“So, uh… Whiskeytown is your favorite band?”: Dating and Popular Culture


(photo credit: richkidsunite, via Flickr)

I have long accepted I need to write about happenings in my life in order to make sense of them. The unfortunate aspect about this understanding is that I write about it, and consider the job to be finished; even when I know something is good for me, I write about it and leave it. It’s on the floor like my ever-growing collection of post-it notes with positive affirmations scrawled on them.

Last year I downloaded a dating app for the first time. I was genuinely curious about the whole online dating app culture worked, but I couldn’t get over my long held smugness about dating apps because I was in a relationship. Admittedly I relished in the fact I would *never* use an app because I didn’t have to. There was a super sense of shame buried really deep about being curious about them, the fact people could actually want to use a dating app and most importantly, the fact they could work for people. Maybe after three days and three successful conversations, I deleted the app and wrote a post about it.

Fast forward to yesterday, I downloaded a different dating app. It’s been a year and I feel like I’m ready to try the whole dating thing again and have promised to keep the app for more than three days, even if I’m not as “successful” as my personal definition of “success” tells me to be. I know it’s silly to write about my experience after only ONE day and negative one conversations, but let me tell you, I’ve already been confronted with my biggest nitpick about dating: this app has the option to link your Spotify library to your profile, and if I had to make an early prediction about the Taylor Dating Game, this is going to ruin me.

I know you have the power to attempt to keep yourself from dwelling on certain issues and make sure to do everything possible to prevent something from “ruining you”, but I fell off the metaphorical wagon in five minutes of scrolling through potential matches. On my first go around with my swiping fingers, I found the profile of my longtime crush and the internal storm started a-brewin’. I don’t fault him at all for having a profile because he can do whatever he wants, but this is one of those situations where you don’t want to believe the actual reality of the situation: the relationship with the crush was 99.9% built up in my head to be much better and more important. Of course I immediately retracted into my own bad habit sphere and turned on my trusty Sad Music playlist.

Thankfully, I quickly remembered my whole purpose for downloading a dating app, and did some actual fun swiping. My best friend and I went to dinner and giggled about the whole process and how I really want to stop being so self deprecating, and I came across a guy’s profile with the Spotify extension and his favorite artists were Whiskeytown, Ryan Adams and the Cardinals, and Ryan’s solo work. My eyes immediately lit up more for his musical choices than his pictures or bio or anything actually important.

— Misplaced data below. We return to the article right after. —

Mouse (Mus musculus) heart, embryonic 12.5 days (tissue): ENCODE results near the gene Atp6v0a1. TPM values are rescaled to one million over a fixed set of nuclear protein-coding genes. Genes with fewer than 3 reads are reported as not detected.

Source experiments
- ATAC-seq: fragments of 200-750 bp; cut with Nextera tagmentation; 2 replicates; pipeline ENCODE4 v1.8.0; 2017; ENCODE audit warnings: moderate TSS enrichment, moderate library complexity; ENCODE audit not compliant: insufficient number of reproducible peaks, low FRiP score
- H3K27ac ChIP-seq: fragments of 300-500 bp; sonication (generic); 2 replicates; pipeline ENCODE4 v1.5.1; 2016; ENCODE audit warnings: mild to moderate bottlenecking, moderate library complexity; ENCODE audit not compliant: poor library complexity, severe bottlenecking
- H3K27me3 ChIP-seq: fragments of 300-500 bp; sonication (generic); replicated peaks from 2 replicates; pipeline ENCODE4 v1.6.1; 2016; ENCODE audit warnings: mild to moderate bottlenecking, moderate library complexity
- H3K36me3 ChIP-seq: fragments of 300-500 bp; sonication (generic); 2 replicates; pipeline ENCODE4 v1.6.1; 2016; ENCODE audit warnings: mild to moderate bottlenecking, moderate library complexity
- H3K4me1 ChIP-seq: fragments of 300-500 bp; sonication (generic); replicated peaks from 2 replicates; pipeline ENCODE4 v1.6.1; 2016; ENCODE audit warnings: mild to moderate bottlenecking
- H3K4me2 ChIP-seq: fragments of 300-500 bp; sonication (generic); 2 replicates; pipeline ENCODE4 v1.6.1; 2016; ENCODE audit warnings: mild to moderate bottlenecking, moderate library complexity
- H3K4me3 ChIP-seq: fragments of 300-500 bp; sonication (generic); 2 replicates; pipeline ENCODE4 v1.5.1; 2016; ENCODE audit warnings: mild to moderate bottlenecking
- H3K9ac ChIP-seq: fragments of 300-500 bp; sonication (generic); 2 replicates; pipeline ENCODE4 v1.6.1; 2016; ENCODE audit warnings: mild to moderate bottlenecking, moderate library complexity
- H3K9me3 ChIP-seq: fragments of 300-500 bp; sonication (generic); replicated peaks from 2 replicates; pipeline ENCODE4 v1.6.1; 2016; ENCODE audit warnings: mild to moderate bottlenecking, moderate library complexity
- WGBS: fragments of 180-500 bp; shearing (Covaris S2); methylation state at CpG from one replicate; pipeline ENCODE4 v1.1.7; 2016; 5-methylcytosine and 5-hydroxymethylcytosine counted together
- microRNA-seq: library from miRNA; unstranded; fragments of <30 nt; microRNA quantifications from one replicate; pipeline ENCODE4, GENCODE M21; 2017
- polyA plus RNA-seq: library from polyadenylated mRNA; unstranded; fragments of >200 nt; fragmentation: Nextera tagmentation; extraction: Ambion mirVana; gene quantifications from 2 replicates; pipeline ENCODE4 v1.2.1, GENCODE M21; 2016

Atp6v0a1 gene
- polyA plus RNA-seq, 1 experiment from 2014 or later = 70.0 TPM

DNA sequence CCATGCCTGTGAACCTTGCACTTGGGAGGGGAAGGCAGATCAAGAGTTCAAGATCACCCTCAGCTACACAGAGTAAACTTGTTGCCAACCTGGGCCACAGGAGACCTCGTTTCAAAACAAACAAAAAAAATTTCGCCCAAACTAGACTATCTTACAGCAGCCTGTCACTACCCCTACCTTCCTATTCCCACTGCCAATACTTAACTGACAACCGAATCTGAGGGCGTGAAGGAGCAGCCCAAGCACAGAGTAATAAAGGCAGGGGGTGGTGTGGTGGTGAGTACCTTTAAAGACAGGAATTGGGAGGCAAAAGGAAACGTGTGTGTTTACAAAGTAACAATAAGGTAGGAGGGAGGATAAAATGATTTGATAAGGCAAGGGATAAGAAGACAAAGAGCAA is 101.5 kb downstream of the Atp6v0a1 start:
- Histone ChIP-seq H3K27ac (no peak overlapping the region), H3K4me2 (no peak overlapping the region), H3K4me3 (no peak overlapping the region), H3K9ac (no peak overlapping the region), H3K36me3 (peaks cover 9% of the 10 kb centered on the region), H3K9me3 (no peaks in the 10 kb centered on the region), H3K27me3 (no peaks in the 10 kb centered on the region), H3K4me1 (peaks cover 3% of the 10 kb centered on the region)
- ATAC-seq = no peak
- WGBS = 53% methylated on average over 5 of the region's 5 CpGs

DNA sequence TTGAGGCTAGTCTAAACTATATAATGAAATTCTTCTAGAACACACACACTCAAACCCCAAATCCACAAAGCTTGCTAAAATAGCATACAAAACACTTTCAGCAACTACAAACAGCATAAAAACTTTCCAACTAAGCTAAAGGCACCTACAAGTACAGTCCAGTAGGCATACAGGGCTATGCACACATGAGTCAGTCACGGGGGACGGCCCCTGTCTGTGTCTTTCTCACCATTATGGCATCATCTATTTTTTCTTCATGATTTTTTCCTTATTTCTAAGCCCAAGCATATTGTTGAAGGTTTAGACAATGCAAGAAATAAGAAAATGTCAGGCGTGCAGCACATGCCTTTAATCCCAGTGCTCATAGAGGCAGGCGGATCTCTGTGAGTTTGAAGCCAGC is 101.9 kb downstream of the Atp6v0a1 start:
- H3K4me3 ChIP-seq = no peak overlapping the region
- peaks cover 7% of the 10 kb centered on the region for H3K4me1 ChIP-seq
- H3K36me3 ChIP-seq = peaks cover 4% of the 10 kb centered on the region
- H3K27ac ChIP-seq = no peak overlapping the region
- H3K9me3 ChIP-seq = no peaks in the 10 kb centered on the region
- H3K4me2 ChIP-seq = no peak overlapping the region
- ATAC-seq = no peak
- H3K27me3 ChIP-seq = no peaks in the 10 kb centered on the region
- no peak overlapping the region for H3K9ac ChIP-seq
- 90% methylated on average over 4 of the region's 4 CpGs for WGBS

I’m writing this because I’m self aware enough to admit I care so much about someone’s tastes in popular culture. I’ve written a lot about my struggle with being compared with Rob, the main character in “High Fidelity.” I acknowledge and understand the connection that can be made by sharing music, TV, or movies with someone, but now I’m struggling with this question: can we really have fulfilling relationships when pop culture plays a huge role in your life?

I’ve made genuine connections with people through a mutually strong love of music and I’m thankful for them. But as I try to navigate the idea of post grad relationships, can I really show desired parts of myself with someone when I’m trying to use my favorite music as an example of how this band made me into the person I am today? I didn’t create the song I’m so adamant in showing to you. How can someone genuinely understand ME through something I had no involvement in? When you admittedly hide behind your love of something, it’s daunting to understand you are doing this when you come to the realization.

Over thinking every situation in life is my self proclaimed biggest talent. I also know I made the biggest strides in making sense of my teenage years through episodes of “My So-Called Life” and repeated listenings of “Automatic For The People” by R.E.M.. Would it make sense to explain to someone that the hallway scene where Angela and Jordan Catalano hold hands for the first time with a Buffalo Tom song playing in the background, ruined my expectations for relationships for the next few years? Does my understanding of the massive impact these two fictional characters have on my personality make the “getting to know you” process more genuine?

The process of trying to understand a sense of self is ongoing, and I realize this. Writing this blog post is my first substantial proof that dating during a crucial time in my life where I am still arguably at the peak time for self discovery, is going to be a Big Deal. I’d like to end these thoughts with the idea of knowing I’ll still have my favorite comfort TV shows to turn to during difficult times in the process, but coming to terms with the honest truth of needing to separate myself a little from the media I love most, is important to me, because I know I will be more successful with making new connections.

Really though, I still have a big desire to open a conversation with “do you think video REALLY killed the radio star, or what?”

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